So, after they have produced this essay, I will inform them that they will trade essays with another workshop group member—randomly, not in pairs.

Then, each student will make a movie of the narrative—with voice over. The voice over can be in the movie maker’s voice or the writer’s voice. It’s their choice. In fact, all the decisions will be theirs. This is the part of the course where I would be the least directive and the most encouraging of creative experimentation and interpretive discourse.

The goal here is to make the empathetic leap to understand the writer’s goals. However, part of the curriculum will be to discuss how adaptation (one view seen throw another) inevitably leads to interpretation. The students will be encouraged to take artistic license with their scripts as they see fit; however, they will be highly sensitized and empathetic with their audience.

In class I will bring various examples of other adaptive work to discuss as ways to address the rhetorical situation with which they are faced, and these examples will range broadly from literal representation to abstractions. Discussions also will address audience awareness and the goal of representing the writer’s viewpoint. There’s just a crap-ton of adaptations out there right now, from Lord of the Rings and The Hobbit to Harry Potter to the Marvel comics movies.

Rather than simplifying the rhetorical situation or merely modeling, the assignment will be complexified. The complex dynamic of the rhetorical situation will be discussed by not reduced by any set of instructions or parameters.

Once the movie is made, each workshop group will post their movies on the class website, which I will set up. Each group makes a page. Based on each group’s impressions of the various identities of the group, they will name their group and produce a short manifesto (just a few sentences) that explains the logic behind the name.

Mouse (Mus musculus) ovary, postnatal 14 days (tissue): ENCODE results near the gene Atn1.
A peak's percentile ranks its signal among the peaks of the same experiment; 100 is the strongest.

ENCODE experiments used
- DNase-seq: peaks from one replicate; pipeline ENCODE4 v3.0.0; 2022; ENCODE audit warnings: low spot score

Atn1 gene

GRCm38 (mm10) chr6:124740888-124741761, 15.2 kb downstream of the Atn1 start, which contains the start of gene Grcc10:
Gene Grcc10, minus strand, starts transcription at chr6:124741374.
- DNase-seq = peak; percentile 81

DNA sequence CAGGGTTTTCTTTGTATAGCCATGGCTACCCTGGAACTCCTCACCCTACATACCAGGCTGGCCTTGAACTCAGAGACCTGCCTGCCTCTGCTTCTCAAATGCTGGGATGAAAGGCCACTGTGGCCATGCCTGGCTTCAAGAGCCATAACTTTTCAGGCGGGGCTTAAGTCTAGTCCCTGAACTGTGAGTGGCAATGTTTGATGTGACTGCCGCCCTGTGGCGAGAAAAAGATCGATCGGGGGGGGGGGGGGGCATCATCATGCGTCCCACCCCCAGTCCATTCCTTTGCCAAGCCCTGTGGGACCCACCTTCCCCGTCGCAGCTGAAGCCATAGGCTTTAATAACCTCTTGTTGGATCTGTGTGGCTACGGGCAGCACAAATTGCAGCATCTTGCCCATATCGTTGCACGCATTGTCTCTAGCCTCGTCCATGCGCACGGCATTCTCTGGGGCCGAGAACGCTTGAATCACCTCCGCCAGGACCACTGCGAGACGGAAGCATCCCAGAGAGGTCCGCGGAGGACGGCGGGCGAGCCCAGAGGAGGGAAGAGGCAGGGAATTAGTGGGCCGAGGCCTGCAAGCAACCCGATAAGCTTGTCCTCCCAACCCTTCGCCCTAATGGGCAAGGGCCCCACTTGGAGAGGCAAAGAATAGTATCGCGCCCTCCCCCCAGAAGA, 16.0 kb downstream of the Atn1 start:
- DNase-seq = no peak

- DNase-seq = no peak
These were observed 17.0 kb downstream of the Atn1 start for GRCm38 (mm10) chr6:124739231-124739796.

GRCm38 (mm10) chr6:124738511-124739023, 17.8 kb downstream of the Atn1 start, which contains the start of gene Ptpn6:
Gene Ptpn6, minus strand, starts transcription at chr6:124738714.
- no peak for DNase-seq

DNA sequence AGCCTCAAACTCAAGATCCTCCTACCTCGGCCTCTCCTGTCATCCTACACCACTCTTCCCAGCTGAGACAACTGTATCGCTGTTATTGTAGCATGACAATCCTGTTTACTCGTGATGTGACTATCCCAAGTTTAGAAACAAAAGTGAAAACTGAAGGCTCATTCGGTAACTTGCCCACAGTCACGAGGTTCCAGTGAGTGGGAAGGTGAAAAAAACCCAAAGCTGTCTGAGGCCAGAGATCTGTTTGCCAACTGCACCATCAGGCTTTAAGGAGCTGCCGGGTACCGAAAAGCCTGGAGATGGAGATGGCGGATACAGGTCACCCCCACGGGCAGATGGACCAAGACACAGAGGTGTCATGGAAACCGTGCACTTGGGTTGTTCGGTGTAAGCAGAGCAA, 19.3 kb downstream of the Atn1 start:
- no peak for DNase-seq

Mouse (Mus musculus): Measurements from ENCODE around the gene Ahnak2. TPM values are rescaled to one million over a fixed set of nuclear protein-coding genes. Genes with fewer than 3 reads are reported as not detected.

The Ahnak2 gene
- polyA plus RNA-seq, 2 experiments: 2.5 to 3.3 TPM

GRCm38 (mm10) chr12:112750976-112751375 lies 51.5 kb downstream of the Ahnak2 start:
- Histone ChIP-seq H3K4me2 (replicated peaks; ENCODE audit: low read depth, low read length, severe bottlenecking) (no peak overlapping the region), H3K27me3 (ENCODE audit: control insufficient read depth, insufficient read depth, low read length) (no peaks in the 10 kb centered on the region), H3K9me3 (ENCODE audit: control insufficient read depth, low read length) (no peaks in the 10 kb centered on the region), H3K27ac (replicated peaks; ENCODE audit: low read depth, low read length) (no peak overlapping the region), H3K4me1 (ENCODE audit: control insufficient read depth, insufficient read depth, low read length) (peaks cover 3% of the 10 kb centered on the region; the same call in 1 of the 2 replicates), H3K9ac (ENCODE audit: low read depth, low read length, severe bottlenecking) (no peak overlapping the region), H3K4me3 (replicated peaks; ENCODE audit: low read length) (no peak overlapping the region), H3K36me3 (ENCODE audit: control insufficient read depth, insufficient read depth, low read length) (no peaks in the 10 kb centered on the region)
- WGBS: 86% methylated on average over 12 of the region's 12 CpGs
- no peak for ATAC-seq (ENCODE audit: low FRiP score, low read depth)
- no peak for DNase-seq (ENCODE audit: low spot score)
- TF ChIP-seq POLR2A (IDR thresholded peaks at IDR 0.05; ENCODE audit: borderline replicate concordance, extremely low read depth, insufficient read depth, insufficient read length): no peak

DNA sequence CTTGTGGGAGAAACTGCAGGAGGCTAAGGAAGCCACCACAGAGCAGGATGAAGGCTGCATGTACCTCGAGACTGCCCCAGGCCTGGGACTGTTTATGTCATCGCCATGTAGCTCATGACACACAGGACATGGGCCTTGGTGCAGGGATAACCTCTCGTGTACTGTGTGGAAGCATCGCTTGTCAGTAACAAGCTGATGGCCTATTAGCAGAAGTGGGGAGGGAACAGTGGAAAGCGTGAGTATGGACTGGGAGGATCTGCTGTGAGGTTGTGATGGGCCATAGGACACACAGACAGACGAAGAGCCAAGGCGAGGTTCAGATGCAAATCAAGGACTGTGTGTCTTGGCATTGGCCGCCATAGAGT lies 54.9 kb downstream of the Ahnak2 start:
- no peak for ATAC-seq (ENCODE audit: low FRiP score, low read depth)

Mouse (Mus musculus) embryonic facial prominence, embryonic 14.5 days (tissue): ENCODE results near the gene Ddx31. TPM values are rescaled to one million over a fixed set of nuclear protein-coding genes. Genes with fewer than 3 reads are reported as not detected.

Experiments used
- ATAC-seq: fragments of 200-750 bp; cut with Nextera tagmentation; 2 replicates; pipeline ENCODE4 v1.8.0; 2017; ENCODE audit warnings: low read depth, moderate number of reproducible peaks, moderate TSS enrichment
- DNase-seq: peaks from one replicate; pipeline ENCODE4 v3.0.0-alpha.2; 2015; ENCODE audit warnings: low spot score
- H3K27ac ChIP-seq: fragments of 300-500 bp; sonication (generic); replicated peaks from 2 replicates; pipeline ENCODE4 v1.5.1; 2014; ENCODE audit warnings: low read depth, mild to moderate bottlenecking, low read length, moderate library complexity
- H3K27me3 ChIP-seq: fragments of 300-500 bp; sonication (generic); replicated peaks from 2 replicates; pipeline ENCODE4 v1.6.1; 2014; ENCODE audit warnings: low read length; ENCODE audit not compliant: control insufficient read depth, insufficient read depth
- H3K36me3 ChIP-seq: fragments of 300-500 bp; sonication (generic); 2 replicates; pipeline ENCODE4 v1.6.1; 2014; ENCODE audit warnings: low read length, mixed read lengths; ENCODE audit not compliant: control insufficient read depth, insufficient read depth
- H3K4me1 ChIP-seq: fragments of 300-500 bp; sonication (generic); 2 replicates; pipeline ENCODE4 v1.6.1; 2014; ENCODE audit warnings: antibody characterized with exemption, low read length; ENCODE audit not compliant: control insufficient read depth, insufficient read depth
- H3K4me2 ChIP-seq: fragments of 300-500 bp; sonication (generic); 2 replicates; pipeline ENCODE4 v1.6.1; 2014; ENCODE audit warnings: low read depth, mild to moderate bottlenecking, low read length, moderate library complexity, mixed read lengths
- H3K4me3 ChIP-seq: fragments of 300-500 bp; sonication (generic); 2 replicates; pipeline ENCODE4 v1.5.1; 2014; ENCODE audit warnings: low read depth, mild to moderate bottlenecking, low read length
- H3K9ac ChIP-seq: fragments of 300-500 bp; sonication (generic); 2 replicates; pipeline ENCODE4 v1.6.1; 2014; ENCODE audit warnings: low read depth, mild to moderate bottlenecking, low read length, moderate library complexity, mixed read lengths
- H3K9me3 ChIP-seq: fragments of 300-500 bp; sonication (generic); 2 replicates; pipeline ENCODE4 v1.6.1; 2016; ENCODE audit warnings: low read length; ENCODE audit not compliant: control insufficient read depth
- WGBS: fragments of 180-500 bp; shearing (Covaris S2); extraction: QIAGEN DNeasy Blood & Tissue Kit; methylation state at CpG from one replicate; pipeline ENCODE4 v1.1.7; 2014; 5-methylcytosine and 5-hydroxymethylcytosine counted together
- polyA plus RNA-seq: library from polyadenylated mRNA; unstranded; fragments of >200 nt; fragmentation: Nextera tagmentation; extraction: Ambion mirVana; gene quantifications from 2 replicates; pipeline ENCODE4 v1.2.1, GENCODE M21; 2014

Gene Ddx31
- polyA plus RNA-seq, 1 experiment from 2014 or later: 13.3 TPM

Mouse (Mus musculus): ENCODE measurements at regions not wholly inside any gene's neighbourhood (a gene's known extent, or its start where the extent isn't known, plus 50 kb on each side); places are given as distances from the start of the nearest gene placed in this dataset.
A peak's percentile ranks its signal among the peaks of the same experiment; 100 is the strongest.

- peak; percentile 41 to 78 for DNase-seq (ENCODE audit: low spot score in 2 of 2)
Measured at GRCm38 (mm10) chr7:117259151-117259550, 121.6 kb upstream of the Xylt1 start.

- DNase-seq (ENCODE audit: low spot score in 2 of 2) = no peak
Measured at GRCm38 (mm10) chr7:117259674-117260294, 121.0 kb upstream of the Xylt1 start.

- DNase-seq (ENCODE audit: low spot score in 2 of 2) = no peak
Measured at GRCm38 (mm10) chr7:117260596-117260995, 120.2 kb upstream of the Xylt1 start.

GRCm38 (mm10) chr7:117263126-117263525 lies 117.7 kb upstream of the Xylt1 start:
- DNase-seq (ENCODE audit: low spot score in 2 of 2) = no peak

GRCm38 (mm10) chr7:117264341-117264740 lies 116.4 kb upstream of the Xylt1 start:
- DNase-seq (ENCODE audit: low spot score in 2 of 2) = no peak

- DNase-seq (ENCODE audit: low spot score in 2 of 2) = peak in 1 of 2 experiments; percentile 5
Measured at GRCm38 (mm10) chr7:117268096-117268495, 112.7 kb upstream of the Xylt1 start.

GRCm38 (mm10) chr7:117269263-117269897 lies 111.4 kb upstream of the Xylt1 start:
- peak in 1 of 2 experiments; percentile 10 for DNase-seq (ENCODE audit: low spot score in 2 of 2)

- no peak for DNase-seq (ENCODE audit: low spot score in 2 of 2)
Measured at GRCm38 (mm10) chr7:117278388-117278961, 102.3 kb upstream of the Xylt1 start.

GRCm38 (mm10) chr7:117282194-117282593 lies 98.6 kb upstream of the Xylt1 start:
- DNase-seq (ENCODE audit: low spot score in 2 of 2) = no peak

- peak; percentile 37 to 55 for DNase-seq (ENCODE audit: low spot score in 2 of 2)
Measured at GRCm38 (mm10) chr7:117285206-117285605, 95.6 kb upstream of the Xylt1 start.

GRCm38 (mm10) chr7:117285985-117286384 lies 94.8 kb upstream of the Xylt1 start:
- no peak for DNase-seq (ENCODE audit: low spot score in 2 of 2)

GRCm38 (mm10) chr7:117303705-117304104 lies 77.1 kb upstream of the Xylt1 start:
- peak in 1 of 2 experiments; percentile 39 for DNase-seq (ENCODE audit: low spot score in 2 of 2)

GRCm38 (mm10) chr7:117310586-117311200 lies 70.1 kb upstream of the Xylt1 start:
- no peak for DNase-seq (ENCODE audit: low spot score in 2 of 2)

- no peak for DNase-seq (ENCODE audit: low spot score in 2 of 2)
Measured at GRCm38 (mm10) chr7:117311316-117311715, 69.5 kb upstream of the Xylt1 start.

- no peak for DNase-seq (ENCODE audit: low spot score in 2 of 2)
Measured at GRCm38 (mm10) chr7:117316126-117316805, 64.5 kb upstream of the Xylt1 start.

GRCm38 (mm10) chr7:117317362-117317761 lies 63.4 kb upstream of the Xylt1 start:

All groups will present their work—as a group—before the class.

After the groups have presented, we will create a class manifesto that identifies what makes the class a unique voice within the university and how the class fits in to the university. This manifesto will take the form of a letter to the university (Hello, Breakfast Club) To do this I’m thinking we can use a Google doc or discussion board to which each student posts a statement of two sentences: Who the student is (where they came from), and what they want from the university. To these individual statements I will add a short intro and conclusion which we can workshop as a group in class to ensure that it suits the class’ needs. As a bonus, by encouraging students to workshop me, I underscore that we all are writers servicing the needs of our audience and further level the power dynamic in the classroom.

The class manifesto letter and individual group web pages will be positioned as a public discourse. This public manifesto will be used to segue to the third unit during which, based on the goals and unique personality of the class, we enact a socially oriented initiative designed to impact the community. Since the specific nature of this social act would be informed by the class’ unique personality, I’d make this up once I get an impression of how things are going.

Concerns and Potential Problems:

I anticipate that this second unit may need to take longer than four weeks to complete. While students generally are remarkably tech savvy, I don’t want to end up with students who simply aren’t equipped to make a movie.

Right now, I’m thinking two weeks to make the move, one to produce the web page and group manifesto, one lecture day to present the groups, one workshop day that would be the workshop of the entire class manifesto. That would be four weeks.